# Activity: Greenhouse Effect Computer Simulation

```The Greenhouse Gas Lab
Read and discuss the background information before proceeding to the lab. One person
Background Information
In the Photon Blaster Activity, you learned how gas molecules in our atmosphere interact with different
wavelengths of energy. We know that after absorbing infrared radiation, molecular bonds stretch and bend.
Ultimately, the molecule moves more. Now, we need to look at how this leads to an increase in temperature.
The gases in our atmosphere are most dense (closely packed together) in the troposphere, the layer of the
atmosphere that is closest to Earth. The troposphere is the region where greenhouse gas concentrations are
highest. Infrared radiation that is emitted from the Earth can be absorbed by greenhouse gases in the
troposphere.
When any molecule absorbs energy it becomes excited and moves faster. This increase in movement can
result in a higher temperature. The main difference between air molecules at -15&deg;C and 35&deg;C is their energy.
Temperature is defined by the average kinetic energy (the energy of motion) of the molecules within a
substance.
Recall that air is 78% nitrogen (N2) and 21% oxygen (O2). On a hot day, air feels hot because these molecules
have more kinetic energy than on a cold day. However, neither N2 nor O2 molecules can absorb infrared
radiation because they have evenly distributed charges. How, then, do they gain energy on a hot day?
Although N2 and O2 cannot absorb infrared radiation, they can interact with greenhouse gas molecules such as
carbon dioxide (CO2) and water (H2O). N2 and O2 molecules gain energy when they collide with excited
greenhouse gas molecules. This process of gaining energy is conduction.
Let’s break this down.
A greenhouse gas, such as CO2 absorbs the infrared radiation that is emitted by the Earth (recall that the Earth
is absorbing visible radiation and emitting infrared radiation). Just like the Earth as a whole, any object must
be in radiative equilibrium. Energy in must = energy out.
There are two ways that CO2 can lose the energy it has absorbed:
1) It can re-emit a photon in a random direction. The photon it emits is an infrared photon.
2) The molecule can collide with another molecule, such as oxygen or nitrogen, causing the other
molecule to gain kinetic energy (move faster). This will lead to atmospheric heating.
Stop and discuss in your group , write your explanations down in journal
1. How does a greenhouse gas ‘heat-up’?
2. How does a non-greenhouse gas ‘heat-up’?
The atmosphere is Earth’s way of keeping and using some of the solar energy. Without the gases in our
atmosphere the Earth would be a cold, lifeless planet. The greenhouse process is normal and necessary for a
functioning planet – without all those gases in the atmosphere the Earth wouldn’t be able to hold the heat
energy.
Activity: Greenhouse Effect Computer Simulation
Instructions on getting to the computer simulation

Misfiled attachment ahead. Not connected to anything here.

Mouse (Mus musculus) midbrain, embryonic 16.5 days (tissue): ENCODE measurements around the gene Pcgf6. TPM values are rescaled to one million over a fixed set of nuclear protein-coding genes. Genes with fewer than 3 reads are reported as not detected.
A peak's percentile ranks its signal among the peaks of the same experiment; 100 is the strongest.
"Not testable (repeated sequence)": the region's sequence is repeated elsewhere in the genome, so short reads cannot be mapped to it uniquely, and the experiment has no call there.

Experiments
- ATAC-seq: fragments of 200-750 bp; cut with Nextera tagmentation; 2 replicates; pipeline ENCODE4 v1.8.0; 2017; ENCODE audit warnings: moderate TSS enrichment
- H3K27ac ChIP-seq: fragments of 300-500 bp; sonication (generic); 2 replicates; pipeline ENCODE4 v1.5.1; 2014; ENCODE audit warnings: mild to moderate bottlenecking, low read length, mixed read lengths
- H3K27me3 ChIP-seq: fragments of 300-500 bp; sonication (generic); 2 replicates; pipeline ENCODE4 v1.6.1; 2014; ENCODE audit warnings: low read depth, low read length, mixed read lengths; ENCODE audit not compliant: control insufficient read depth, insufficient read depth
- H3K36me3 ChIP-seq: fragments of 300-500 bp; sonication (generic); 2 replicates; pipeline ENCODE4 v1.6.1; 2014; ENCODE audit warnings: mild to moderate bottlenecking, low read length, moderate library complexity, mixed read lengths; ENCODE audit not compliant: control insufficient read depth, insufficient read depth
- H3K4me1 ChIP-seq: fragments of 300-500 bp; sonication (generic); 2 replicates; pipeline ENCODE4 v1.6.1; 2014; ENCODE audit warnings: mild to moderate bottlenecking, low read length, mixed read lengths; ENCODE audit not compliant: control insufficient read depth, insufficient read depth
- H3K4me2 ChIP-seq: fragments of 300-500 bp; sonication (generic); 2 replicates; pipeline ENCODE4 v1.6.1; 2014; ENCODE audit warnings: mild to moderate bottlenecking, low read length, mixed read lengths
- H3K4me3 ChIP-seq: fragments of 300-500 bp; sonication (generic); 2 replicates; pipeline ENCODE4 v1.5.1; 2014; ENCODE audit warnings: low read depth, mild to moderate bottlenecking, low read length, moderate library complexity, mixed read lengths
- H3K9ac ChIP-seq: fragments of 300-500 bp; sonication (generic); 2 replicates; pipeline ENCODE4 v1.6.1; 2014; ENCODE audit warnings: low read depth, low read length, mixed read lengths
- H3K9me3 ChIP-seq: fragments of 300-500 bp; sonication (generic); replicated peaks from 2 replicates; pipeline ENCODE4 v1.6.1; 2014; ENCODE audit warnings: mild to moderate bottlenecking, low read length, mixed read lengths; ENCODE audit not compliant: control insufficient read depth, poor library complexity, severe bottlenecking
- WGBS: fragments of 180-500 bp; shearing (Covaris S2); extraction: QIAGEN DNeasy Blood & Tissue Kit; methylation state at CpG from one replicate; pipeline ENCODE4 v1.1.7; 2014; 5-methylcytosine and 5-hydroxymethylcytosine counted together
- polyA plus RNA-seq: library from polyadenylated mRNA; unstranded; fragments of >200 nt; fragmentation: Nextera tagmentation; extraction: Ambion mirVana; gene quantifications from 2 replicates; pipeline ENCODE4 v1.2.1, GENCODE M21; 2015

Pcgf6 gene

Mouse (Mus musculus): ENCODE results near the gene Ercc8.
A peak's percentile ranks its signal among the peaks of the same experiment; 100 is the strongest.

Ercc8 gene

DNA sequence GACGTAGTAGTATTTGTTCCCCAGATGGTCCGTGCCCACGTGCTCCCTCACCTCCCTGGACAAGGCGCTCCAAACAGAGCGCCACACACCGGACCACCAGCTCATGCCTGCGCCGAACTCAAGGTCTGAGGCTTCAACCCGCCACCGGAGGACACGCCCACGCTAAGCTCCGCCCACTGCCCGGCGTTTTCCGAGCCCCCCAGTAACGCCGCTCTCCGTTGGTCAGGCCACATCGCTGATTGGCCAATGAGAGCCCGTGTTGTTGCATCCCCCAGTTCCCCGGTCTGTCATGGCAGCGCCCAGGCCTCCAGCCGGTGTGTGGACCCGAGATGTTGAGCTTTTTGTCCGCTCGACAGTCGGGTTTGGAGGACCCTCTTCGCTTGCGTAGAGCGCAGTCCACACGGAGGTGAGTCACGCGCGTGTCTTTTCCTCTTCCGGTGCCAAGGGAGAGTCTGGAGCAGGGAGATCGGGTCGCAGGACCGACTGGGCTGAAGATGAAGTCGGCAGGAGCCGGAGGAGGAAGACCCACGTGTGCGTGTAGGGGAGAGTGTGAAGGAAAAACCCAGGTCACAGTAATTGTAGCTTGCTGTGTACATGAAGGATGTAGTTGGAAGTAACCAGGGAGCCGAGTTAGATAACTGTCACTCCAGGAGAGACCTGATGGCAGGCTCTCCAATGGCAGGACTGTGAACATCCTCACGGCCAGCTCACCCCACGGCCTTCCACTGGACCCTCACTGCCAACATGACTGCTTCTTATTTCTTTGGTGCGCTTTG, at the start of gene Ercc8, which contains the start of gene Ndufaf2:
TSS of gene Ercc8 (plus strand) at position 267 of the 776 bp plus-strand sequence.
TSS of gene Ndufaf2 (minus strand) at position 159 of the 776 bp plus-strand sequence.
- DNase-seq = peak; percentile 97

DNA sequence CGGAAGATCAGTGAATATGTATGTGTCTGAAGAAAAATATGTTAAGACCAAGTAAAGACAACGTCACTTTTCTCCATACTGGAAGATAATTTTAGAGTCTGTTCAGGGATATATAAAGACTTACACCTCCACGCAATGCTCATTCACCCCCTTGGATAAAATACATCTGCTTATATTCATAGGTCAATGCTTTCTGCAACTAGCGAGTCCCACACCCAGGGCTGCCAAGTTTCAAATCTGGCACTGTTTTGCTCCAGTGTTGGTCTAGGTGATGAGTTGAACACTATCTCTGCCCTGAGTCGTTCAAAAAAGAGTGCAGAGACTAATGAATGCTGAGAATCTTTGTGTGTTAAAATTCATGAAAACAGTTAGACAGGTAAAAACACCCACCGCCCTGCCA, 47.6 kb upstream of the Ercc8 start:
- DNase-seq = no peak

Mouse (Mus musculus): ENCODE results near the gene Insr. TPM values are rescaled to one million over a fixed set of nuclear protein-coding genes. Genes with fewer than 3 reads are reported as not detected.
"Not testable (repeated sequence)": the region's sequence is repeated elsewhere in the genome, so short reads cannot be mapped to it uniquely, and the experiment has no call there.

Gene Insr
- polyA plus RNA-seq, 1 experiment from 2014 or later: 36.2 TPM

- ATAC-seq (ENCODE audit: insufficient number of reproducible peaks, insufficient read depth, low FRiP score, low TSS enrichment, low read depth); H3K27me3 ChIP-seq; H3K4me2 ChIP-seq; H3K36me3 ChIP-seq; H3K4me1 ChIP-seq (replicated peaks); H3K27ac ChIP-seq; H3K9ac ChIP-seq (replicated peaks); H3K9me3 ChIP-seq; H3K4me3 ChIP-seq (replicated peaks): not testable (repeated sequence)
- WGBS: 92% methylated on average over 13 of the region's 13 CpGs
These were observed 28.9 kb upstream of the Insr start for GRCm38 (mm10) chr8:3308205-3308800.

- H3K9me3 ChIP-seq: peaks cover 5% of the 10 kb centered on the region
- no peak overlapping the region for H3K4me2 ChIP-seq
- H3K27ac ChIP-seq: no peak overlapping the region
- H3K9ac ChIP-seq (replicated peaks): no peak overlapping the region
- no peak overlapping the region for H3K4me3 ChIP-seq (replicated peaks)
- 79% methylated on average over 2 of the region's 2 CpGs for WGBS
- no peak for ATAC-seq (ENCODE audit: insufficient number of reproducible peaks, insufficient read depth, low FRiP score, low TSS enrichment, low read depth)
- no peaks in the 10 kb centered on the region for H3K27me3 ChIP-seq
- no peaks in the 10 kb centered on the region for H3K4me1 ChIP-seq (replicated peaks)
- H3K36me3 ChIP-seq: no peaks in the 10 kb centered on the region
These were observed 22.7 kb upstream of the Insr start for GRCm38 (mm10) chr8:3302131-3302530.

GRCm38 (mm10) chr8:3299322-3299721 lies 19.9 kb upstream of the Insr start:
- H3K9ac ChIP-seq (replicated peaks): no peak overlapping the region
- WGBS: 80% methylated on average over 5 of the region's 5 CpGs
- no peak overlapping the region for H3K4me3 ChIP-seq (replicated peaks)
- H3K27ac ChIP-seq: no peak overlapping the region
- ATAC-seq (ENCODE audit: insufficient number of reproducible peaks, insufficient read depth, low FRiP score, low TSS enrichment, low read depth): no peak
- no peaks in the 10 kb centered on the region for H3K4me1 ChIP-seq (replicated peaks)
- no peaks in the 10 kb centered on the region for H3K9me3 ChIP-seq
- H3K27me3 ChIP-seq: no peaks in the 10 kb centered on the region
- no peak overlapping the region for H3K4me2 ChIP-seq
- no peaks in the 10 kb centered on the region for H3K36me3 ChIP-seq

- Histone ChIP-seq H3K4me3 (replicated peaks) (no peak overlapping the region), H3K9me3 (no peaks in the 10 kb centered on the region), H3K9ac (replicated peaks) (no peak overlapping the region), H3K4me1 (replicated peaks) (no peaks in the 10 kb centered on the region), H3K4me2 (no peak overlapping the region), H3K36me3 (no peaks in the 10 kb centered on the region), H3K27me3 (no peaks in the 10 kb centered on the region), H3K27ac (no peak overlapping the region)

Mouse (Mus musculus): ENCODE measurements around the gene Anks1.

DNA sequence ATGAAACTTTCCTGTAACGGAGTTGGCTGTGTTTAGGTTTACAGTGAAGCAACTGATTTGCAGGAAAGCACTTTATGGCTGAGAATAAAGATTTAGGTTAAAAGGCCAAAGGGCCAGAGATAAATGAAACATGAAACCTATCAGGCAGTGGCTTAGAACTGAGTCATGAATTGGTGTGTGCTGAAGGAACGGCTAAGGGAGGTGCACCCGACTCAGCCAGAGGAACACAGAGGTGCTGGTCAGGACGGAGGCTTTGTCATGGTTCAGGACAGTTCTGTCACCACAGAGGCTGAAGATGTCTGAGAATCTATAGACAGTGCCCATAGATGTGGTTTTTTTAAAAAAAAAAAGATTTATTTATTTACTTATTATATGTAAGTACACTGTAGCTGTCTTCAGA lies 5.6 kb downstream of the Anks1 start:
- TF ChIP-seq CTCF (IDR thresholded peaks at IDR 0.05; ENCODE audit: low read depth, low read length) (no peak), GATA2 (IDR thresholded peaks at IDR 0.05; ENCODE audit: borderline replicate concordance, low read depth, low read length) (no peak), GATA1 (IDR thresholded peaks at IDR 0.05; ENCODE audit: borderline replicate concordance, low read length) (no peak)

1. Go to this website:
2. “Run” the simulation. This will open the simulation on your computer.
3. This is the same program we used for the Photon Blaster Activity. There are 3 tabs on the top of the
program. Today we’ll use the: “Greenhouse Effect” Tab
4. Notice that there is a Greenhouse Gas Concentration scale on the right side of the screen. You will be
moving the adjuster as you work through this worksheet.
journal. We are not collecting this work AND you are responsible for knowing the concepts.
1. As the sunlight photon reaches the Earth's surface, what happens? Why does this happen?
2. Why is it that once Earth's surface absorbs sunlight photons, infrared photons are emitted from Earth's
and infrared photons.
3. Why do some of the infrared photons ‘bounce around’ when they are travelling back through the
atmosphere? What did they hit?
Make this data table:
Atmosphere
during….
Observations
CO2 concentration
CH4 concentration
N20 concentration
Temperature
None
Ice Age
1750
Today
Future
Instructions for data collection:
1. Press the Reset All button on the bottom right of the simulator. Hit “yes” to confirm you want to reset
all settings.
2. On the left, under Greenhouse Gas Concentration, there is a scale. Move the adjuster all the way to
None. This shows you what the temperature on Earth would be if there were NO greenhouse gases in
the atmosphere.
a. Observe what is happening to the photons. Write this description in your data table
b. Wait 3 minutes before observing the temperature. Record this data in your table as well.
i. Would life exist on Earth if there were no greenhouse gases in the atmosphere? Why
or why not.
3. Now move the adjuster to the Ice Age setting. Observe the temperature and record this in your lab
journal:
a. Observe what is happening to the photons. Write this description in your data table.
b. Record the concentrations of CO2, CH4, and N2O in your data table.
c. Wait 3 minutes before observing the temperature. Record this data in your table as well.
4. Move the adjustor to the 1750 (this is the year 1750 – just before the industrial revolution and the
beginning of when humans started burning a lot of fossil fuels) setting and record the same
information as Step 3
5. Move the adjustor to the TODAY setting and record the same information as Step 3
6. Move the adjustor to the LOTS setting and record the information. You will not be able to record the
concentrations of greenhouse gases.
7. Make a graph showing the relationship between the concentration of CO2 and temperature. You will
have 4 data points for your concentration of CO2.
Analysis Questions for both labs
journal.
1. What is the relationship between amount of greenhouse gases in the atmosphere and the
temperature? Use evidence from both the computer simulation with CO2 and the class demo